Tips for Central California Gardeners

By Elinor Teague

October is the best planting month here in the Central Valley. Warm daytime temperatures and longer, cooler nights allow plants to recover more quickly from transplant stress and establish root systems before
winter dormancy slows their growth. If you are buying drought tolerant and native California plants at the CBG plant sale on October 16th and 17th, here are a few tips for success.

Prepare the soil in your garden before you buy. Drought tolerant and native California plants must be planted in well-draining soil. If roots are kept too wet, these plants will soon develop root rots that can kill them. Sandy soil drains well (sometimes too well), but doesn’t hold nutrients; add compost to sandy soils. Clay soil does not drain well. Add sand or small gravel to clay soil. Most garden centers and nurseries stock cactus sand, although usually in small bags. Digging in amendments in large planting beds is hard work. It can be easier to dig shallow trenches and amend or replace the soil in those trenches.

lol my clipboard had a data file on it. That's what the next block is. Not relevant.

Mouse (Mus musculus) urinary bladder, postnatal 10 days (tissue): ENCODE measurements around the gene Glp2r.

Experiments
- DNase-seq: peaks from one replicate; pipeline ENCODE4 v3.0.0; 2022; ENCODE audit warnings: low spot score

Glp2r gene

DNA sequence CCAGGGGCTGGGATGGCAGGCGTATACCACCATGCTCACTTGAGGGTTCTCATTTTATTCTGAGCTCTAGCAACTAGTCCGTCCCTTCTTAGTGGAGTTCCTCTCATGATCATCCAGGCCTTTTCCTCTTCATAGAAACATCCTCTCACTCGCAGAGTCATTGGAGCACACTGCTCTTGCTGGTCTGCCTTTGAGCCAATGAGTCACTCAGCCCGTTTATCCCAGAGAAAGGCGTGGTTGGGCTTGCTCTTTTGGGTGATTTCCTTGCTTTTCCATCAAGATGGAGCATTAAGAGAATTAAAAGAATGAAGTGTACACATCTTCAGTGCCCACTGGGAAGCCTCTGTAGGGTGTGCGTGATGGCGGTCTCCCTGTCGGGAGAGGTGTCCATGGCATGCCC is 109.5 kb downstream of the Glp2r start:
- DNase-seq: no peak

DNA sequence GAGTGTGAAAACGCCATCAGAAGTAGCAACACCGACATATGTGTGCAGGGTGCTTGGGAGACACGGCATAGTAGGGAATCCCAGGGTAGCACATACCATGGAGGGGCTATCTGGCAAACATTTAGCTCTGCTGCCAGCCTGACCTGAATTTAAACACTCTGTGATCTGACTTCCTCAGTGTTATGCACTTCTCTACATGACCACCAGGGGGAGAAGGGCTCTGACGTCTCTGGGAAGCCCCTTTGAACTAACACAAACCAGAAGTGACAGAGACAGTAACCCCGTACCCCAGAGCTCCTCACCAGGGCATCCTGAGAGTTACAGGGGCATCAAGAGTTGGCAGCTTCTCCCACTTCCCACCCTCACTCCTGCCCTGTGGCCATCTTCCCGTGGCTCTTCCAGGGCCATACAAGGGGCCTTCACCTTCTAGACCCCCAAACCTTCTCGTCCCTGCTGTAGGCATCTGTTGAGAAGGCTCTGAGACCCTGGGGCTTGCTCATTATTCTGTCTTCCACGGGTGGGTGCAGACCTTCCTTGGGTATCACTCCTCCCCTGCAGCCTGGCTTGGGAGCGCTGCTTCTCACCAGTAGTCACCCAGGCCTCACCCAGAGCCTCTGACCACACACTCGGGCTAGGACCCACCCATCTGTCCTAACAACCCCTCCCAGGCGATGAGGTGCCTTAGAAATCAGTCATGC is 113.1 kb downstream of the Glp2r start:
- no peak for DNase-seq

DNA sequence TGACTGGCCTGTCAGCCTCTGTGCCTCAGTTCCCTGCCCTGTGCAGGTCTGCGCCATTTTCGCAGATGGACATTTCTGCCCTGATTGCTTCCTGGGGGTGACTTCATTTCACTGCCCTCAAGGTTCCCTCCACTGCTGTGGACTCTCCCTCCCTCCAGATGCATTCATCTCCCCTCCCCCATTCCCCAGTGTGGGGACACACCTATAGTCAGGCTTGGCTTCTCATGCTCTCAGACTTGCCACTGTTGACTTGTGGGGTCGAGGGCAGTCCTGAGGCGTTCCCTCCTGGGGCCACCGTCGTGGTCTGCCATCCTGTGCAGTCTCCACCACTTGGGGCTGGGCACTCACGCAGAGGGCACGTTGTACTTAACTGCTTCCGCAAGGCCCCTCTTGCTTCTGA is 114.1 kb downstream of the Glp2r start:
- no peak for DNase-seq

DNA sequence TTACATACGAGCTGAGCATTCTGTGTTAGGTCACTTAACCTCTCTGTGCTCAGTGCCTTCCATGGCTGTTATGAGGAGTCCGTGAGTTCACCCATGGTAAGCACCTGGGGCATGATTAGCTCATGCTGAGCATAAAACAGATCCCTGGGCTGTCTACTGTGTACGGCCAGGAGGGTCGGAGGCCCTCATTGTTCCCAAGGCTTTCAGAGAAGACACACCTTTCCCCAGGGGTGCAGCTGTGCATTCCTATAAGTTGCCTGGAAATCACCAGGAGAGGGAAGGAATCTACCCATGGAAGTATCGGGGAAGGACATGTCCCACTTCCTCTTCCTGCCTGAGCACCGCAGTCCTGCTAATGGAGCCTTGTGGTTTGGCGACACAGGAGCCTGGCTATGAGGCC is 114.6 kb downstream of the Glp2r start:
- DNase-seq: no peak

Water the plants as soon as you get home and make sure the soil in planting spots is soaked before you plant.

When planting, leave enough room between plants for their full-grown size. Group plants by water needs to make automatic irrigation more efficient. You can always ask the CBG docents or the Fresno County Master Gardeners for advice on how to group your plants. Your new drought-tolerant and native plants will need more water in the first two to three years until their roots are well established. Use the finger test and water when the top inch of soil is dry for young plants and then only once a week when the plants
are mature (more often in July and August).

Drought-tolerant and native plants, even those that bloom for a long time, need less fertilization than other types of plants, like roses. A half cup per plant of a low-nitrogen fertilizer once or twice a season is usually enough. Plan on regular deadheading of flower stalks and regular trimming of scorched leaves to keep your drought-tolerant garden looking good all year.

Many of you may know Elinor Teague as the Fresno Bee garden columnist. Elinor has been a Master Gardener since 1995 and wrote a column for the Fresno Bee for 16 years. She is a strong supporter of our garden too!

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